Well, hi there. Remember me? I haven’t been here in a while, and I don’t know if I’ll make a habit of being back. But I didn’t feel like doing a Twitter thread on this, so here we are.

For various reasons that I am not going to go into here, my family is going to therapy (individual and group). One of my family members grouses about this saying, “Nothing is going to change.”

And it’s true. Nothing is going to change, not materially. But one doesn’t go to therapy to change or fix things, necessarily. I’ve been thinking a lot about my own experiences with therapy, and I wanted to talk about them.

I have been in and out of therapy since I was about 15. At that time, I was compelled by my parents to attend therapy sessions because my father had come across one of my journals, and had read it thinking it was something from school. What he found worried him enough to confront me, and I ended up in front of a psychologist.

I only went for about six weeks. What I was told during those sessions was, “You’re not the only one who feels like this.” Which, since I was a teenager, was deeply offensive of course, but also (I admitted grudgingly) reassuring. I came out of therapy knowing how to better communicate with my friends when I felt they were creating drama or using me to dump out their problems.

When I was in my later 20s, I had a bad breakup, and I started having nightmares. Graphic, rather terrifying nightmare about being chased and eaten by monsters. Now, I had always been anxious — I can trace the start of my catastrophic thinking to when I was about 12. But this was a new level of anxiety, even for me.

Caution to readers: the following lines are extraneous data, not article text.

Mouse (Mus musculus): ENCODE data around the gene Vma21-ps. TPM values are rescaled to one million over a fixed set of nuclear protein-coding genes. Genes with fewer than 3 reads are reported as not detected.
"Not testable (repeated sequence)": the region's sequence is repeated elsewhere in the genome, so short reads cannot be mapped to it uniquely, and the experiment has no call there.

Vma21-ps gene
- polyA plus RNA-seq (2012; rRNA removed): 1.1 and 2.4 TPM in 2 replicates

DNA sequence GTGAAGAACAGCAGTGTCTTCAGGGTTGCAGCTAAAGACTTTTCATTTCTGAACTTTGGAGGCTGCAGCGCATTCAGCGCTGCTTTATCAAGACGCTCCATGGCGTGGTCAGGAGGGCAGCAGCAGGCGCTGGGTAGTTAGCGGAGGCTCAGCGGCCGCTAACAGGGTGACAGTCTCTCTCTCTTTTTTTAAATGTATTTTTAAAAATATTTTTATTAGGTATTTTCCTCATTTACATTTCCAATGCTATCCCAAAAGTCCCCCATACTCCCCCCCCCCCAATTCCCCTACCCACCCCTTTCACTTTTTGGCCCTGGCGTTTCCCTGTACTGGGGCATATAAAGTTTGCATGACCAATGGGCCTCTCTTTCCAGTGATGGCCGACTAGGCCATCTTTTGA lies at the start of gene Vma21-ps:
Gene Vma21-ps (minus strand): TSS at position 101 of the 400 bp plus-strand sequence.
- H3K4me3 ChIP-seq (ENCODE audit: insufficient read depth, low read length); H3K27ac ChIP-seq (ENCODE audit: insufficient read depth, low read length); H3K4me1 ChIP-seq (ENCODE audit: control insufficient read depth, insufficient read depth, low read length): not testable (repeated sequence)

I spent about two years in therapy. I came out of that experience finally realizing that not only was I worthy of love, but I deserved to be loved, just as I was, flaws and all. If it were for this round in therapy, I never would have gotten married.

I went to therapy after Gabriel died. I have gone on and off a few times since. It’s a space that is wholly for me to talk, say whatever, free of judgement, to cry if I needed to — after Gabriel died, I spent more than one therapy session just crying for 45 minutes. I didn’t have to talk and I didn’t have to comfort anyone. Pure grief.

I didn’t go to get fixed. I didn’t go to change my life (although in some ways, my life did change as a result of therapy). I went to explore and process, to learn about myself without interruption, to listen to someone help me talk through my feelings and thoughts, to get feedback and reassurance that I was okay and not losing my mind. (Anxiety is a bitch, my friends.)

My last therapist was kind of a bust. It made me feel better to talk, but at the end of our last session she said, “It’s always entertaining!” to see me. And I am not pleased about that. I started Prozac in December, as well, which has helped mitigate my anxiety by a whole lot.

Talk therapy isn’t a “fix”; neither is medication by itself. I always advocate seeking and finding support, whether within your circle or with a professional.

We’re not in this alone. It’s good to remember that.

What’s your experience with therapy?

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